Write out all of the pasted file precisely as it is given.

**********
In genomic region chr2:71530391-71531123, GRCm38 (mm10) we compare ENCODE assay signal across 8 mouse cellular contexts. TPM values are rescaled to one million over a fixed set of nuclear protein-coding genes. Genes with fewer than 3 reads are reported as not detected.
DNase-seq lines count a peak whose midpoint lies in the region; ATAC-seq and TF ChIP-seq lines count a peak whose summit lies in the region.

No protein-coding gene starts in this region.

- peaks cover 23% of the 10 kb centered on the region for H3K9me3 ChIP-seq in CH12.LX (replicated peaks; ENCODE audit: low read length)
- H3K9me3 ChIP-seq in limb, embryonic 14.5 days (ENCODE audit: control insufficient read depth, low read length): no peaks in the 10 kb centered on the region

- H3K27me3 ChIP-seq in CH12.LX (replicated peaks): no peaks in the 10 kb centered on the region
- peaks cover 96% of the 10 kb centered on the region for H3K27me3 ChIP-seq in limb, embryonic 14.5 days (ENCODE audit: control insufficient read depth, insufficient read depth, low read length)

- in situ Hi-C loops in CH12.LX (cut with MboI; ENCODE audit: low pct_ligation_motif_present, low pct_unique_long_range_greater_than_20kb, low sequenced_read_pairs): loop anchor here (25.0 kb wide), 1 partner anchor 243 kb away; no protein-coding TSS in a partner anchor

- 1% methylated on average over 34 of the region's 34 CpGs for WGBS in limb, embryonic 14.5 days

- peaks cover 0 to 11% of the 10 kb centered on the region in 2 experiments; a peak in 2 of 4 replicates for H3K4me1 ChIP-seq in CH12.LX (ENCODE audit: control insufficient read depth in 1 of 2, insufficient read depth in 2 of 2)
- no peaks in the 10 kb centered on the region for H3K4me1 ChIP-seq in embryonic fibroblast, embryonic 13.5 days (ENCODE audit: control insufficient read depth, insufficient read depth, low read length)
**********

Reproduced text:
In genomic region chr2:71530391-71531123, GRCm38 (mm10) we compare ENCODE assay signal across 8 mouse cellular contexts. TPM values are rescaled to one million over a fixed set of nuclear protein-coding genes. Genes with fewer than 3 reads are reported as not detected.
DNase-seq lines count a peak whose midpoint lies in the region; ATAC-seq and TF ChIP-seq lines count a peak whose summit lies in the region.

No protein-coding gene starts in this region.

- peaks cover 23% of the 10 kb centered on the region for H3K9me3 ChIP-seq in CH12.LX (replicated peaks; ENCODE audit: low read length)
- H3K9me3 ChIP-seq in limb, embryonic 14.5 days (ENCODE audit: control insufficient read depth, low read length): no peaks in the 10 kb centered on the region

- H3K27me3 ChIP-seq in CH12.LX (replicated peaks): no peaks in the 10 kb centered on the region
- peaks cover 96% of the 10 kb centered on the region for H3K27me3 ChIP-seq in limb, embryonic 14.5 days (ENCODE audit: control insufficient read depth, insufficient read depth, low read length)

- in situ Hi-C loops in CH12.LX (cut with MboI; ENCODE audit: low pct_ligation_motif_present, low pct_unique_long_range_greater_than_20kb, low sequenced_read_pairs): loop anchor here (25.0 kb wide), 1 partner anchor 243 kb away; no protein-coding TSS in a partner anchor

- 1% methylated on average over 34 of the region's 34 CpGs for WGBS in limb, embryonic 14.5 days

- peaks cover 0 to 11% of the 10 kb centered on the region in 2 experiments; a peak in 2 of 4 replicates for H3K4me1 ChIP-seq in CH12.LX (ENCODE audit: control insufficient read depth in 1 of 2, insufficient read depth in 2 of 2)
- no peaks in the 10 kb centered on the region for H3K4me1 ChIP-seq in embryonic fibroblast, embryonic 13.5 days (ENCODE audit: control insufficient read depth, insufficient read depth, low read length)